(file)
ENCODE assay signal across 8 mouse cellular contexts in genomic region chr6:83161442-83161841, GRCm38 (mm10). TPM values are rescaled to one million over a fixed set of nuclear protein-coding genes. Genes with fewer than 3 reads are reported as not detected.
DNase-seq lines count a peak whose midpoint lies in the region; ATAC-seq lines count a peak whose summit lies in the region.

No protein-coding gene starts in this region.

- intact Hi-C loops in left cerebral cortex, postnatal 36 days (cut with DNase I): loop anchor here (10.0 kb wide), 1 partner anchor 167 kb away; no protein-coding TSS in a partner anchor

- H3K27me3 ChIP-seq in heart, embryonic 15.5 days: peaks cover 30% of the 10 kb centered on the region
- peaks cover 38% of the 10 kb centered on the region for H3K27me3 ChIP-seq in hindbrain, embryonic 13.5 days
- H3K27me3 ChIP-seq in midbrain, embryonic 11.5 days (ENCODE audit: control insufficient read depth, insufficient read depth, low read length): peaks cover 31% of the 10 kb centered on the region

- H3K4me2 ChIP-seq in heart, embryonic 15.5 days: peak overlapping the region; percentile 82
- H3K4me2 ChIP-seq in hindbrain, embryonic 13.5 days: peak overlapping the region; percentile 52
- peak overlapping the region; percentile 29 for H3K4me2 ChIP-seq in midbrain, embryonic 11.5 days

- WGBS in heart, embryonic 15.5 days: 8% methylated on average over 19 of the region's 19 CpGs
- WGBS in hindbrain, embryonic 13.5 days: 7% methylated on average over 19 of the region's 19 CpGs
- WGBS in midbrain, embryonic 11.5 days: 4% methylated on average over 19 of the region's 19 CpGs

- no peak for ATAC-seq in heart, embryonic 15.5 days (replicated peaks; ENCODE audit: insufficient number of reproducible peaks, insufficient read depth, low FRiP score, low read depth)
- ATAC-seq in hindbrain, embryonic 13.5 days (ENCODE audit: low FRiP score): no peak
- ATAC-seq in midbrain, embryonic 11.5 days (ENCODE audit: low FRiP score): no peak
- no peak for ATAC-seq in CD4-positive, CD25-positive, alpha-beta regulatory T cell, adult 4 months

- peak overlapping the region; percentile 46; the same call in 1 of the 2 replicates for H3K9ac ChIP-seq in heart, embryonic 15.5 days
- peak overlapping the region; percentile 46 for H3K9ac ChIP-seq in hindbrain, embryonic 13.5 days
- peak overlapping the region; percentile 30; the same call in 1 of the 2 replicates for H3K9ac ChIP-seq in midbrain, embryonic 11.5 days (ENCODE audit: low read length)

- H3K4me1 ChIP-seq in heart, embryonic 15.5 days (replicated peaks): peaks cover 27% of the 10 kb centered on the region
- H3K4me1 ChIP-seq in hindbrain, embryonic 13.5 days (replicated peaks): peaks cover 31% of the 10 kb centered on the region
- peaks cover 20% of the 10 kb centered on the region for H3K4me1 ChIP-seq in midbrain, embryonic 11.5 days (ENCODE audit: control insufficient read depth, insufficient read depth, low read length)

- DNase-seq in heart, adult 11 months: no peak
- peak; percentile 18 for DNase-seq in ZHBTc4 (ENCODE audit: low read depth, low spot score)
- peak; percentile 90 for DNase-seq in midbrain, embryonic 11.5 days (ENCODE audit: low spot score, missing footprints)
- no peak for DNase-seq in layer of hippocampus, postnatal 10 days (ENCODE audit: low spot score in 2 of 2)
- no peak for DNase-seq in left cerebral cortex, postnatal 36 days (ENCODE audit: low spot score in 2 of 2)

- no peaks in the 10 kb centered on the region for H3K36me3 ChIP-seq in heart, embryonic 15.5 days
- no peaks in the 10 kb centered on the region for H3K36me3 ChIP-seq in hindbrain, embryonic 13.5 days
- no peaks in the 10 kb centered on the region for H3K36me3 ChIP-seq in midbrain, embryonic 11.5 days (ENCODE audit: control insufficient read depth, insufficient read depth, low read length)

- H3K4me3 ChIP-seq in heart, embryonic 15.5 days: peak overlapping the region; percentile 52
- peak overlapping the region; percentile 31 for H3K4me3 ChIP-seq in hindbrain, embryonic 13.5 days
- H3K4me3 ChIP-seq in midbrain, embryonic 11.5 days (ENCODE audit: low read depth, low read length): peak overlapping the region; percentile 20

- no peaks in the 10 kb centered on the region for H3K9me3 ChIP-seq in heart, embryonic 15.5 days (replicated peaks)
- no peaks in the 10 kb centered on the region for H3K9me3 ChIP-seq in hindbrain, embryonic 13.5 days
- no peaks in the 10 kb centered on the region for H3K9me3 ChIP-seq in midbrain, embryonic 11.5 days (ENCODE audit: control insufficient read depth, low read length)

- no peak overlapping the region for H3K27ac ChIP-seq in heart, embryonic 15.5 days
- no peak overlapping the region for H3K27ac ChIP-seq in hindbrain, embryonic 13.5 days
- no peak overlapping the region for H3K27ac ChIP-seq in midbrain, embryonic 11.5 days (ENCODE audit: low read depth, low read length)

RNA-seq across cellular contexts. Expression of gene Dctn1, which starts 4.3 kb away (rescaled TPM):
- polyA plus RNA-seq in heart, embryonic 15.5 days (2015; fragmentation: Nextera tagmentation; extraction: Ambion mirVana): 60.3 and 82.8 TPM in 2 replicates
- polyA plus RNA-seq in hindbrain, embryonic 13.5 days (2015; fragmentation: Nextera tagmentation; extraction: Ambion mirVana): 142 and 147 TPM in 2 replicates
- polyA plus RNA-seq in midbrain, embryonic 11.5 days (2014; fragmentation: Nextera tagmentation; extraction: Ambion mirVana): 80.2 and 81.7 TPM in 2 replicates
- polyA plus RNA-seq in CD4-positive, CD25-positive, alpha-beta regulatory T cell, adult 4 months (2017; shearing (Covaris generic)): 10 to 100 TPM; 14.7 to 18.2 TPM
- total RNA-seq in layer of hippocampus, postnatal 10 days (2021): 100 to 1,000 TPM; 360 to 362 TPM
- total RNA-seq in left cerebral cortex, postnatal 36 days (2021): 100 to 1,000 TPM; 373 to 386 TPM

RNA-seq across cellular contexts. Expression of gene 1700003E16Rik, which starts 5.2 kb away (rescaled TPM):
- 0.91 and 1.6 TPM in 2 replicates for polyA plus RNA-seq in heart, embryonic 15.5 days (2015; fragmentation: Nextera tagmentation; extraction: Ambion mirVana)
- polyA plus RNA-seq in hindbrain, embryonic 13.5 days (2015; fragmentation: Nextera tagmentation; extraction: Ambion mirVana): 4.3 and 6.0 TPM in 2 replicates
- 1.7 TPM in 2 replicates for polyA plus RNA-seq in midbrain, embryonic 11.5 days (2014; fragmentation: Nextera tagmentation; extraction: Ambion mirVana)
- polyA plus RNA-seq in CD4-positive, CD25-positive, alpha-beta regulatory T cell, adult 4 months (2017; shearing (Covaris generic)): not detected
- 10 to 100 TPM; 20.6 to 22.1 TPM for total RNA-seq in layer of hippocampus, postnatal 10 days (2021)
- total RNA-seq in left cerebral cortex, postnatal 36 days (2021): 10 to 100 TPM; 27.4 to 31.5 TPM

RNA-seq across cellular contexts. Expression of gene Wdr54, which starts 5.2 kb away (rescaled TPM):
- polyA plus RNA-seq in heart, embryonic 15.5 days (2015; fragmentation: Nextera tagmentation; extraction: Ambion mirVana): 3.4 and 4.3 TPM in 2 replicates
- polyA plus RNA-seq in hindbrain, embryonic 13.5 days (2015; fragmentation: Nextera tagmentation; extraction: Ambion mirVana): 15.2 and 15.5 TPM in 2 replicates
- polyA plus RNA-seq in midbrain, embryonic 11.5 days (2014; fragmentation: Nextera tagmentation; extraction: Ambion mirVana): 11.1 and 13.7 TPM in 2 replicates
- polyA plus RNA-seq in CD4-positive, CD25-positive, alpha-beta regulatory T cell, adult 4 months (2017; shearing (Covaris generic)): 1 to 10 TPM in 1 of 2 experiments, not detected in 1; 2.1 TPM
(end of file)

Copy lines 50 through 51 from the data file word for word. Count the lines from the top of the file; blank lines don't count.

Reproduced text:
- polyA plus RNA-seq in hindbrain, embryonic 13.5 days (2015; fragmentation: Nextera tagmentation; extraction: Ambion mirVana): 4.3 and 6.0 TPM in 2 replicates
- 1.7 TPM in 2 replicates for polyA plus RNA-seq in midbrain, embryonic 11.5 days (2014; fragmentation: Nextera tagmentation; extraction: Ambion mirVana)